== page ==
I really love your work Noah. So. I had to subscribe. My profession for 45 years essentially, is Product commercialization, market, product, pricing Customer development. Here's my take.
Healthcare. Health is not a fungible product. There is no Ford or Chevy choice for your wife, daughter or son. We pay 2x 20% GDP for 1/2 half the Healthcare outcomes. The absolute proof that we need national Healthcare came from the Universal Test of the World's Healthcare - Covid-19. It stress tested them all. The US placed 170th out 200 nations in Deaths/GDP. We were only better than some pretty poor nations. M4A.
The difference between PCs and Autos versus Hospitals with higher price increases than inflation, is simple. Mass production lends to ongoing productivity. Who drives productivity in small service businesses? No one effectively. People don't scale well. But..Healthcare Insurance is useless and redundant.
One of my major clients is in the Veterinary space. Think of it as the 2nd sister to human health. Vets get zero new drugs mostly and zero new diagnostic equipment. Repurposed and hand me down Xray, Ultrasound. Also the number of pet owners grows. Pets are are analog to family. While we euthanize animals gracefully, people will spend major money to extend quality of life. Example. TPLO. Tibial Plateau Leveling Ostoetomy. Knee surgery to cure something like an ACL with plates installed. Ultra high success rate. 90M dogs. Over 1M a year surgeries. $5,000 each. New and growing over the last 10 years.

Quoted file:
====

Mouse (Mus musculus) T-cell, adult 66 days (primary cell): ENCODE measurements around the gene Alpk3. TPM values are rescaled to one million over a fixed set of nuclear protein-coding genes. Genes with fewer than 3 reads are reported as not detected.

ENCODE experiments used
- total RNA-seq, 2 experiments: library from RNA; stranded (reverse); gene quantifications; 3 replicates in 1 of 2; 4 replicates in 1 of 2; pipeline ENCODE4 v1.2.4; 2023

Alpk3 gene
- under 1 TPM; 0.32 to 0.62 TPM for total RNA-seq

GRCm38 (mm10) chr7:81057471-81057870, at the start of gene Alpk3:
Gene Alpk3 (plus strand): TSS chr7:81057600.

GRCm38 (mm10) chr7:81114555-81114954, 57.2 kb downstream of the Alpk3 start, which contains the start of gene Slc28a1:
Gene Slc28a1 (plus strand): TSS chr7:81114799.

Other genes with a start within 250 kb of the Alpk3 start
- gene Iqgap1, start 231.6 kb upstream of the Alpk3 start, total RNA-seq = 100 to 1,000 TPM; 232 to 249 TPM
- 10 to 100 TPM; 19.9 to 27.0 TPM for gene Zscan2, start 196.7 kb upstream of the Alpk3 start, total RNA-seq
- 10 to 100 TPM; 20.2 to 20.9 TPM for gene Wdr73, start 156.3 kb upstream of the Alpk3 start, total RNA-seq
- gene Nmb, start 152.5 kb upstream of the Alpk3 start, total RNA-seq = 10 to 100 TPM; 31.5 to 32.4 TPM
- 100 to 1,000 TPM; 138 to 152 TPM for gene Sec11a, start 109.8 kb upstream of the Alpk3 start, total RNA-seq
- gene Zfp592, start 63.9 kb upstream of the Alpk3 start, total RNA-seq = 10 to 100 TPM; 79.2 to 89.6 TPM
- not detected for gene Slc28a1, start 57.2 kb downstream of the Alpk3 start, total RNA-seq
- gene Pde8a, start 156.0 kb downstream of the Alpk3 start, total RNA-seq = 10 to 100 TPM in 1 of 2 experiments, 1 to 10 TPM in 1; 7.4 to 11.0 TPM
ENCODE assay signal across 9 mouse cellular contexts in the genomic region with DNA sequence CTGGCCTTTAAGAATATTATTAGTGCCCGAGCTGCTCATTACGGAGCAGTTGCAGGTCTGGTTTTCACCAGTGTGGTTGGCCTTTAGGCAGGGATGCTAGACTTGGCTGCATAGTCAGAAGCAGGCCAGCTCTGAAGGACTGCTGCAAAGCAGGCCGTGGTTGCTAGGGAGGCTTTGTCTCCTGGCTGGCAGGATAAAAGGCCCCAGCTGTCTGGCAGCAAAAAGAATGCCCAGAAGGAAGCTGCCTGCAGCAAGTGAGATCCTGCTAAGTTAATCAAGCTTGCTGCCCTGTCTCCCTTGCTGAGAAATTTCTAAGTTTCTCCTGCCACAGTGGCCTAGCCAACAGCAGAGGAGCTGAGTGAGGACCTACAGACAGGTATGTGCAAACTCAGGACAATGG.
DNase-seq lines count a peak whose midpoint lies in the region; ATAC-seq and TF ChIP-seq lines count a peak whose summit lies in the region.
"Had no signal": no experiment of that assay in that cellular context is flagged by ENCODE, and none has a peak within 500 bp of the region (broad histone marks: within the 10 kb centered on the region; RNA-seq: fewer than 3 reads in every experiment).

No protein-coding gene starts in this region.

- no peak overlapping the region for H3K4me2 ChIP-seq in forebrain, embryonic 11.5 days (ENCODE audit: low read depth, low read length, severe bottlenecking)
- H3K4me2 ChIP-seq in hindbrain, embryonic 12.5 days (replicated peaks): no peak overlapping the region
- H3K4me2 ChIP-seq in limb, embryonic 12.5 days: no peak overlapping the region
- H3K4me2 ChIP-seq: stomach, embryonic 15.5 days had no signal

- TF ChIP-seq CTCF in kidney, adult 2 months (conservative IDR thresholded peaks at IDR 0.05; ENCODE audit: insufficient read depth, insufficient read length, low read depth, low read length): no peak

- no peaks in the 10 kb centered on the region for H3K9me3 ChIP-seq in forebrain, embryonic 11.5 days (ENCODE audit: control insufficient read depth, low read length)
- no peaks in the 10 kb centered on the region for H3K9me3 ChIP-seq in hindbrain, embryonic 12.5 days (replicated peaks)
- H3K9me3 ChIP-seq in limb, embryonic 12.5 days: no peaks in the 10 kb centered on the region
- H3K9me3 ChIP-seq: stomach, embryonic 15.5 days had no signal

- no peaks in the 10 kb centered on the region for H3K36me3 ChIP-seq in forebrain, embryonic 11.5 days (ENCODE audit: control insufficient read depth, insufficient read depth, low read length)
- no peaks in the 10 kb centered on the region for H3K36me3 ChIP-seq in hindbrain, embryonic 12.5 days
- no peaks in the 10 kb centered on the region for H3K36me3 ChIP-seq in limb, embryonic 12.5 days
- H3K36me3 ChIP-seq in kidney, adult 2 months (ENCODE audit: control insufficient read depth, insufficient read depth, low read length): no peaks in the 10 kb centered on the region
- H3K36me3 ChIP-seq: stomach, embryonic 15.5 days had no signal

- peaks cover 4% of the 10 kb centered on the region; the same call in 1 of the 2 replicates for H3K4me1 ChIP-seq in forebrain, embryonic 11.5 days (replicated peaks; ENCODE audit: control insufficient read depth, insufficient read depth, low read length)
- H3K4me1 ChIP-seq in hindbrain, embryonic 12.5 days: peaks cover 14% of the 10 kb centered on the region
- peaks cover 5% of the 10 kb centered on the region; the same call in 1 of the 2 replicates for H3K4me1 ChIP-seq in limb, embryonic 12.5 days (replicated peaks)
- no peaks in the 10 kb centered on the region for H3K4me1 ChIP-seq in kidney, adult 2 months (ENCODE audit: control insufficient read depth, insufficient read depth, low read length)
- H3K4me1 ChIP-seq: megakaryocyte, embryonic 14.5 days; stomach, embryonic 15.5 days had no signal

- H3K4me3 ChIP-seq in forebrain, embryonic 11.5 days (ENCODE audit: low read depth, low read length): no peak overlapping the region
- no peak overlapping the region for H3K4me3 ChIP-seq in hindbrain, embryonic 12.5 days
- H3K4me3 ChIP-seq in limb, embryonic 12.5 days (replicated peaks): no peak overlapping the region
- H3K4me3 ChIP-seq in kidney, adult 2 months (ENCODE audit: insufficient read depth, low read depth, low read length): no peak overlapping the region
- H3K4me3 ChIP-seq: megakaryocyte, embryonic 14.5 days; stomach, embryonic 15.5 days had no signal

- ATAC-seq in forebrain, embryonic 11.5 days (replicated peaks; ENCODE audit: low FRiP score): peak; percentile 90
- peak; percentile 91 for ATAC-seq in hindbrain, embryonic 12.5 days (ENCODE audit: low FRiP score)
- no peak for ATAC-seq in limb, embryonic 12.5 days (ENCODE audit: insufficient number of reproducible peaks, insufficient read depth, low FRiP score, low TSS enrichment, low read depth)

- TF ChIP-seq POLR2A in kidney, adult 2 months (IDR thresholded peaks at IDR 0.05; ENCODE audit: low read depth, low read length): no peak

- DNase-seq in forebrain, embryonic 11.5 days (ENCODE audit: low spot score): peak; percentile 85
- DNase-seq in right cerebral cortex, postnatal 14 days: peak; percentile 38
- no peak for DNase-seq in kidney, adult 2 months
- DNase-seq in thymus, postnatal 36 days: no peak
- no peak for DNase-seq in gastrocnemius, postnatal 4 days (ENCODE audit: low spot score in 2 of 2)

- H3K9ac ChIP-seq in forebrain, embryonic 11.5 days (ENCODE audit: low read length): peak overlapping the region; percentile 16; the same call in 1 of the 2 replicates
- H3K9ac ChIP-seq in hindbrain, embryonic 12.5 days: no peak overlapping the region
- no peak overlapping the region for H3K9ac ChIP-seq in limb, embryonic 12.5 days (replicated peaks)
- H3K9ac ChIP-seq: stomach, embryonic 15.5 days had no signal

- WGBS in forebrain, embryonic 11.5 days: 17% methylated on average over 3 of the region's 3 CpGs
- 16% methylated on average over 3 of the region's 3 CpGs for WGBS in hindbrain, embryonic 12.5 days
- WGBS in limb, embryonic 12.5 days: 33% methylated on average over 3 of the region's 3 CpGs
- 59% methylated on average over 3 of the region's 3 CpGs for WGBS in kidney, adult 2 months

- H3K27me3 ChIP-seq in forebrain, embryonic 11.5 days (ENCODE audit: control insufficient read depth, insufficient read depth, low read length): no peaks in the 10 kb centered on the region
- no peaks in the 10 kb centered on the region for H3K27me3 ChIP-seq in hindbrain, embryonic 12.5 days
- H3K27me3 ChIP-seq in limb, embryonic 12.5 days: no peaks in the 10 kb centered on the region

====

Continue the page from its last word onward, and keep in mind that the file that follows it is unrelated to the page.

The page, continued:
But if you overlay Veterinary Services with the graph above, it has risen with inflation. Not greater. ~74% at 2023.
There is less mystery to me in these.
Mass production - think semis
Labor units of a few - vets
Labor generally rises close to inflation
Non products - Healthcare is not compliant with mormal macroeconomics because People are not fungible. Cleary profit gouging and non value add from the useless insurance scheme. Never existed before late 80s.
Dogs and cats, are fungible. Vet services rise as inflation.
I would be very interested in your rebuttal of Random Critical Analysis' argument.
You're much nicer about the slapdash post from Marc "it's time to build (but not in my backyard)" Andreesen than I would be!
From my non-economist eyes, it seems like the difference between things that outpaced infllation versus the things that didn't is the clarity of the price. I was very recently in college, 2016-2021, and I could not tell you how much it cost me on the whole. I had large scholarships, small scholarships, large loans, big loans, work-study programs, etc., that totaled up to a big ?? in terms of the real actual cost for my degrees. There's a similar problem with healthcare. I have no idea how much something is going to cost when I go to urgent care, the ER, or a specialist. I can't make a cost-benefit calculation because I don't know the cost.
For most things, I think uncertainty about the price would reduce consumption but higher ed and healthcare are things that are generally considered very important so people (well, probably middle class and up) err on the side of accepting the cost, which the industries have exploited to continually raise the price. I suspect that if families knew for certain the total cost of attendance when choosing which schools to apply to and if they knew for certain the cost of medical care, there would be much more frugality and price shopping.